Open Doors and Closed Circles

(written in June 2017)

It was the last day of classes up at the boarding school.  The next day, students would travel back to their home villages, scattered over this half of the reservation.  They only get two weeks of break in between school sessions, but based on how emotional they were, you would think they were going to be spending months separated from each other.

I had walked up the starlit path, enjoying several minutes of nighttime beauty and jungle sounds.  The plan was to sit in on the seventh grade Maternal Language class which was scheduled, but their teacher decided to cancel the class and give the students a chance to go up front, one at a time, to say good-bye and express whatever was on their hearts.  At least that is what seemed to be happening.  Sometimes I just guess.

Based on some of the conversation, I wondered if this particular teacher would no longer be teaching the seventh-graders, increasing the emotion of these farewells.  Again, sometimes I just guess.

It was interesting to observe a lot of “typical teenage behavior” in the manner in which each young person went up to share.  The order was determined by drawing

Some of them talked timidly and briefly, looking down at the floor.  Others expressed themselves quite articulately, making eye contact with the rest of the class, gesticulating forcefully.  Some students giggled or cracked jokes while another was speaking, or pushed a hesitant classmate up to the front for their turn.

At least two of the seventh-graders are already parents, one a young mama with a little boy who is just learning to walk.

After all the students had shared, their teacher spoke as well, his words seeming very sincere and heartfelt, whatever their meaning might have been.  After he closed with the typical, “Ena tete.”  (That is all), one of the more outgoing girls in the class suggested that they pray.

They formed a circle at the front of the room and the teacher invited me to join in.  During the whole time, I had already felt as if I were intruding on private class moments, an out-of-place wallflower who is far too white and blonde to ever be invisible, but then again, the current story of my life involves habitual intrusion on moments that in all honesty, a Lewis County gringa does not belong in.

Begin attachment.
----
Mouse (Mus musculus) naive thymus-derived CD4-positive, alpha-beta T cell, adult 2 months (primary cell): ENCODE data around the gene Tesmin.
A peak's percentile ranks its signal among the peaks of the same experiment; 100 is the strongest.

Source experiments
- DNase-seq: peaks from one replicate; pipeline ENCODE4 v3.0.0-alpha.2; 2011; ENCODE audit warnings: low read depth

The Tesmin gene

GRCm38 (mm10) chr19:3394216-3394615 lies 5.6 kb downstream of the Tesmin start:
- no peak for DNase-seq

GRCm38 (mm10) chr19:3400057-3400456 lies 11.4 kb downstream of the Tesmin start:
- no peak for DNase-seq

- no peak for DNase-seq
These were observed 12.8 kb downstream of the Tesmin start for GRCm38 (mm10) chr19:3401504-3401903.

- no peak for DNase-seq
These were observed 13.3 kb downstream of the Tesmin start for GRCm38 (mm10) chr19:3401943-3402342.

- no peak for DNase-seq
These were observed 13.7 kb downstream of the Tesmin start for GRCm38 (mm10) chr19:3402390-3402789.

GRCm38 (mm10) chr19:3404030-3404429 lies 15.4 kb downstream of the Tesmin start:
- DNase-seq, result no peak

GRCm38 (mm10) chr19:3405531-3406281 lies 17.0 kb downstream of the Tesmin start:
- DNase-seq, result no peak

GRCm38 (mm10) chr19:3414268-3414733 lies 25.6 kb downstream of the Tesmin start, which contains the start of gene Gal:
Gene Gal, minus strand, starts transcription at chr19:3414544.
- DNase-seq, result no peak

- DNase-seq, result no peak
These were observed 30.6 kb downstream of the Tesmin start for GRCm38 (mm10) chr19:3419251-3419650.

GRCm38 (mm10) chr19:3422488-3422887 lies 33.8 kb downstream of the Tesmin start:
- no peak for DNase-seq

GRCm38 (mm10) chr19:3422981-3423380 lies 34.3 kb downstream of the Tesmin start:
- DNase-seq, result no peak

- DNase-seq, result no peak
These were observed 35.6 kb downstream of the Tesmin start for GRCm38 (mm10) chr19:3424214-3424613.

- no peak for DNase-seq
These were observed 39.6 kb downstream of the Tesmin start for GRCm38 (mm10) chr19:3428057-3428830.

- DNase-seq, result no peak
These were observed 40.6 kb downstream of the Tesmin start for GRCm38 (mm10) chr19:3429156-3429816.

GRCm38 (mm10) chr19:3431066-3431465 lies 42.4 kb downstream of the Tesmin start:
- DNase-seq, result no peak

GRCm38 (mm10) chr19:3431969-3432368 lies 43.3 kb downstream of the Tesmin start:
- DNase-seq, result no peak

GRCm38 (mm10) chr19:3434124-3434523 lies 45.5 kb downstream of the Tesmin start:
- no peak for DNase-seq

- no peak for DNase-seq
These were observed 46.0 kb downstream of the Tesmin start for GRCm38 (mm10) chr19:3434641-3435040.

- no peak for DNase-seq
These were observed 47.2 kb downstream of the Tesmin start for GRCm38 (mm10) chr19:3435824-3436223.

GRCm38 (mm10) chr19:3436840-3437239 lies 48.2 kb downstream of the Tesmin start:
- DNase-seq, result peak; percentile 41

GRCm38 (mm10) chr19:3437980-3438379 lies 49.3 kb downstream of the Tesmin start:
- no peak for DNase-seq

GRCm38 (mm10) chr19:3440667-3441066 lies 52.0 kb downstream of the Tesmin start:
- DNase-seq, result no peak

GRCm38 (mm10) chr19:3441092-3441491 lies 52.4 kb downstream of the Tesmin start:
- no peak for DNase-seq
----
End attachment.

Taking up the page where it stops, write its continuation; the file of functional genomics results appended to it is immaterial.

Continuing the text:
I can’t remember if we held hands or put our arms around each other’s shoulders, but we were all gathered close, touching one another, coming together to talk to God.

Someone said, “Let’s all pray.”  And the low voices began all around me, words flowing fast and freely, to me an unintelligible stream, but understood perfectly by God, to whom language is no barrier.

And I long for deeper relationship with these precious young people, “teens” to us, but probably already considered adults in their culture.  May our physical closeness in that moment of prayer symbolize a future relational closeness, that will give us a friendship of freedom and trust.  May we someday spend hours in conversation about life, love, God, the Bible, the future, our hopes and dreams and fears.

My mind races with questions about these young people, questions that I don’t even know how to ask yet.

Who do these teenagers believe Jesus is?

Would they call themselves Christians just because a chief made that decision for the entire people group a number of years ago?

Or do they really understand what it means to know Jesus?

To them, is prayer a way of communicating with the God who created them and loves them?

Or is it a ritual performed to gain God’s favor, get something they want, or impress others?

Or is prayer merely a “cool thing” to do, because they have seen it done in churches in the city?

If prayer is important to them, why do almost none of them come to the Sunday meetings down in the village?

Are their hearts really hungry for God?

After the generator is turned off in an hour, will some of these very young men and ladies pair off and “secretly” do what we have been told many of them do every night, while the adults turn their backs?

Good thing their prayer wasn’t longer, or I would have started crying.  I have no idea what they were saying, but I know what my prayer is tonight.

Father, thank you for these precious young lives gathered around me, and for the open door to be here among them, although my youth was a world away from theirs. 

Help me learn this language fast and give me the privilege of discipling these seventh graders.  Give us a deep friendship that will cross the cultural differences.   

Protect them from the evil in this world, from the dangers they are exposed to in the midst of the major transitions their culture is experiencing.